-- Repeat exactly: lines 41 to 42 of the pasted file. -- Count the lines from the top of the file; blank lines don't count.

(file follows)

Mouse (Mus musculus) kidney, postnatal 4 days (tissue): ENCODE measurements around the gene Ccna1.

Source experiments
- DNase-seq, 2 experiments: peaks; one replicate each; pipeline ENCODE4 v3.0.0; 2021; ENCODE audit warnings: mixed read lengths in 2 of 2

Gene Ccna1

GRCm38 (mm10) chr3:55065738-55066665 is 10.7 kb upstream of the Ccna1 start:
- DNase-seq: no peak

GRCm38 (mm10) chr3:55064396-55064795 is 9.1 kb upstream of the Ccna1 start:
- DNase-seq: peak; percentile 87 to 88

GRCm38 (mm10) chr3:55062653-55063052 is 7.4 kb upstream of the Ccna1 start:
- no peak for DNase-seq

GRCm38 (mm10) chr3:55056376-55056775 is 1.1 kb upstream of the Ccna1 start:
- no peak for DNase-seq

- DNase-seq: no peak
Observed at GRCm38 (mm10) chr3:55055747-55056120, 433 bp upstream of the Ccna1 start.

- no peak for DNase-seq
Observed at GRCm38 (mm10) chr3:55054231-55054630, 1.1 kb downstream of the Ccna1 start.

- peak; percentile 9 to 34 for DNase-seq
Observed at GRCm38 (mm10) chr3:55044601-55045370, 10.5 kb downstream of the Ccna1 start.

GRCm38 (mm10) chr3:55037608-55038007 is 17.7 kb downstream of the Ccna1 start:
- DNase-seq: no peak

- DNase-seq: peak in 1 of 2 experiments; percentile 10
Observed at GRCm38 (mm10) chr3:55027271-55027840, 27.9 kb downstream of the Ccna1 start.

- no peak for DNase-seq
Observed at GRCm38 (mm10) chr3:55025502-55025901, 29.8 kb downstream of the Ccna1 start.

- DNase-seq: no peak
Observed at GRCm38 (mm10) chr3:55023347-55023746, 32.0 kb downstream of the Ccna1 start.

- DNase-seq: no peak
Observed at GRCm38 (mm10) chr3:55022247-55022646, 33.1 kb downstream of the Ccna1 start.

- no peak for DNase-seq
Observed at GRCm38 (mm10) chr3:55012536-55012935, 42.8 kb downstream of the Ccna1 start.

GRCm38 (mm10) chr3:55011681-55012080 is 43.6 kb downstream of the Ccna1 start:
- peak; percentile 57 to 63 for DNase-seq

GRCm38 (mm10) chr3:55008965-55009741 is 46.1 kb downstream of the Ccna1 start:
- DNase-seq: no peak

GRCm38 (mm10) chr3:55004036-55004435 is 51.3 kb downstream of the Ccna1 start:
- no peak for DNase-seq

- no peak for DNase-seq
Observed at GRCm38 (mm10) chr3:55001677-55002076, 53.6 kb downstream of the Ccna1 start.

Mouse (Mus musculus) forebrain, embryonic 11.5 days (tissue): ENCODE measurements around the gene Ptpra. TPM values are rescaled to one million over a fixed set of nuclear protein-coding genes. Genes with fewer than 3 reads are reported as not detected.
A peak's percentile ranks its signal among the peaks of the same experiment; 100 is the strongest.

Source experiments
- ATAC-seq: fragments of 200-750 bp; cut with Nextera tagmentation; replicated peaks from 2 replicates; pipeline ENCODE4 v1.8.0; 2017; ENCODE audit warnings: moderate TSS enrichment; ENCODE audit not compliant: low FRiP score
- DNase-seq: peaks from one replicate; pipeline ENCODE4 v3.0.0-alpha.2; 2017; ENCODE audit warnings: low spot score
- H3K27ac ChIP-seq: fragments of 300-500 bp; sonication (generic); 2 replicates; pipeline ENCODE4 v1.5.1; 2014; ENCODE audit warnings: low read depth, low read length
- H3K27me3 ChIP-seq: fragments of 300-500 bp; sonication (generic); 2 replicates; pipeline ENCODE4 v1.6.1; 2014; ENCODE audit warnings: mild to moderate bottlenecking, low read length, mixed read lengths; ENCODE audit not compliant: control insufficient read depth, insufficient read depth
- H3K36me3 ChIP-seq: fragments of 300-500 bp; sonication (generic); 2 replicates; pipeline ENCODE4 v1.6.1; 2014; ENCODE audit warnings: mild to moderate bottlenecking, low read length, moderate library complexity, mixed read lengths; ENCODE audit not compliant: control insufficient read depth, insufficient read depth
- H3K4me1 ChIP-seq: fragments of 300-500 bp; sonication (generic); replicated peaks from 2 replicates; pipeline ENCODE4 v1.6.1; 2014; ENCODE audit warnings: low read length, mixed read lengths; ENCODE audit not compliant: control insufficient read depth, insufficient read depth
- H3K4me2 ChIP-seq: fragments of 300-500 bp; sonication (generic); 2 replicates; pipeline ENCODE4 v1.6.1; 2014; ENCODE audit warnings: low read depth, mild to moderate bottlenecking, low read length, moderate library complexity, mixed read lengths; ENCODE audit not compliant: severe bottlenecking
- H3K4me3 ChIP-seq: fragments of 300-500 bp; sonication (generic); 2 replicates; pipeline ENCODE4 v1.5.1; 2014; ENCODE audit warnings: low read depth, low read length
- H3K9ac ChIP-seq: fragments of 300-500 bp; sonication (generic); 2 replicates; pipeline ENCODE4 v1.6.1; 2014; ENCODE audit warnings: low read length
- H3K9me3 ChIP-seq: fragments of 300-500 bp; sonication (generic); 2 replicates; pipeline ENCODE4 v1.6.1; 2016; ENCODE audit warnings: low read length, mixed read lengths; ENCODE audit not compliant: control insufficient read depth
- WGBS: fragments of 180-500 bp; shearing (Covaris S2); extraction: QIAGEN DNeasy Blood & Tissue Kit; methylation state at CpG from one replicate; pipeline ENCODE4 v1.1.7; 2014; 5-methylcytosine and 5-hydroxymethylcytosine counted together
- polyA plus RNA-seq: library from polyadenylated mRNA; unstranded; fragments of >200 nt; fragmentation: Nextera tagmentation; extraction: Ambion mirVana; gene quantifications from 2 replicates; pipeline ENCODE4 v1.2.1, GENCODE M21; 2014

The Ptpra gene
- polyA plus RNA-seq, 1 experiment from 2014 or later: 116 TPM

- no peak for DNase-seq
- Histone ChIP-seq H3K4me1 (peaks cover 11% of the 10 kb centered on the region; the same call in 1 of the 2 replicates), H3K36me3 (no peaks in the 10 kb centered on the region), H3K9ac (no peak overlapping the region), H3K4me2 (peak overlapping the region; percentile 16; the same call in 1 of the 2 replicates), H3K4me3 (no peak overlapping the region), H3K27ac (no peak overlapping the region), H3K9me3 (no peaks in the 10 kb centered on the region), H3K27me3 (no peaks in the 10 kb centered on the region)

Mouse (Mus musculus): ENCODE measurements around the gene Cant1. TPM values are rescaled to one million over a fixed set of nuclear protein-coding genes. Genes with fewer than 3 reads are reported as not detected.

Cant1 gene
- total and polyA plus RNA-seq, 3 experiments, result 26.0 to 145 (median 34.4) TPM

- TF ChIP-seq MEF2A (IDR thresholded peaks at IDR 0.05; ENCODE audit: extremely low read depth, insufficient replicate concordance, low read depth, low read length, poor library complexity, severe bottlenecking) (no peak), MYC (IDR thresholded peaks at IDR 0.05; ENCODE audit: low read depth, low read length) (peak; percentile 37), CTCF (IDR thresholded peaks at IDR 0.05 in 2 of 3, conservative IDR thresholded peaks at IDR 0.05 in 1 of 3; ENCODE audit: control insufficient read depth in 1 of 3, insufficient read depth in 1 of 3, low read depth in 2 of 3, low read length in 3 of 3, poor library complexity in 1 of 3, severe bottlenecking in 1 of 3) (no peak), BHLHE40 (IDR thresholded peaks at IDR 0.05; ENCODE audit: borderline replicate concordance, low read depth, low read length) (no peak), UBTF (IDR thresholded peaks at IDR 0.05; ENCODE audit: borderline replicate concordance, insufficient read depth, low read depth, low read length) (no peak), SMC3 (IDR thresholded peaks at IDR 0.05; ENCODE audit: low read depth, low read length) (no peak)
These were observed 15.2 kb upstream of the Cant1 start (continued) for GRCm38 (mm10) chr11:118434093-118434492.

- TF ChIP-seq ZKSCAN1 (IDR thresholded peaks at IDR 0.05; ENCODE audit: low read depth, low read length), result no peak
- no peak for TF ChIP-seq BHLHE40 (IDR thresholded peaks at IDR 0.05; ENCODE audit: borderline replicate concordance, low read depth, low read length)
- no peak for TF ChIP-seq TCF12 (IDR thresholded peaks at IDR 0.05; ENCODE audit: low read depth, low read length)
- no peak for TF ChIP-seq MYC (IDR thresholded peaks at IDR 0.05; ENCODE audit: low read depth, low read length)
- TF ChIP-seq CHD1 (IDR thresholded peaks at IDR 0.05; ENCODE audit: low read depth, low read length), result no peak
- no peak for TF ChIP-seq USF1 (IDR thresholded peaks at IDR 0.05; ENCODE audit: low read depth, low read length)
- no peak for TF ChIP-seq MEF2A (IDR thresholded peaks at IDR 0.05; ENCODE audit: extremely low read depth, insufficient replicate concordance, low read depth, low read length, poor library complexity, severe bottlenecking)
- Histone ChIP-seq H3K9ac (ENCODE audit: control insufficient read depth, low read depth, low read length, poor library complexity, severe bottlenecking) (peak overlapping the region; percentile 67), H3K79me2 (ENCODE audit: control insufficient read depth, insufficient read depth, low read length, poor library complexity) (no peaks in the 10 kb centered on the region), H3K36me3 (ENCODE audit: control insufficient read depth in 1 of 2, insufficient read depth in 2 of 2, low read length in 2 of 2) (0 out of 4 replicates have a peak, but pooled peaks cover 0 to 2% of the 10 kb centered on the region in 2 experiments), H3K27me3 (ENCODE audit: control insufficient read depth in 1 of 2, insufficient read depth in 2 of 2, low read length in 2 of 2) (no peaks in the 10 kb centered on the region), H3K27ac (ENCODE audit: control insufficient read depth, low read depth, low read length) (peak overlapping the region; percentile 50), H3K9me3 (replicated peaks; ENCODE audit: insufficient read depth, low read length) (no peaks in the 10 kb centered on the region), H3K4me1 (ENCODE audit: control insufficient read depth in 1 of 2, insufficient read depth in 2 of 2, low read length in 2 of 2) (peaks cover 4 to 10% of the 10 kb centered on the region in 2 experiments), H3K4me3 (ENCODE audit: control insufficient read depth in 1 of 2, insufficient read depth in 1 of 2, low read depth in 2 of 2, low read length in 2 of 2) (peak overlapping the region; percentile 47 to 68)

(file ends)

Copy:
Source experiments
- ATAC-seq: fragments of 200-750 bp; cut with Nextera tagmentation; replicated peaks from 2 replicates; pipeline ENCODE4 v1.8.0; 2017; ENCODE audit warnings: moderate TSS enrichment; ENCODE audit not compliant: low FRiP score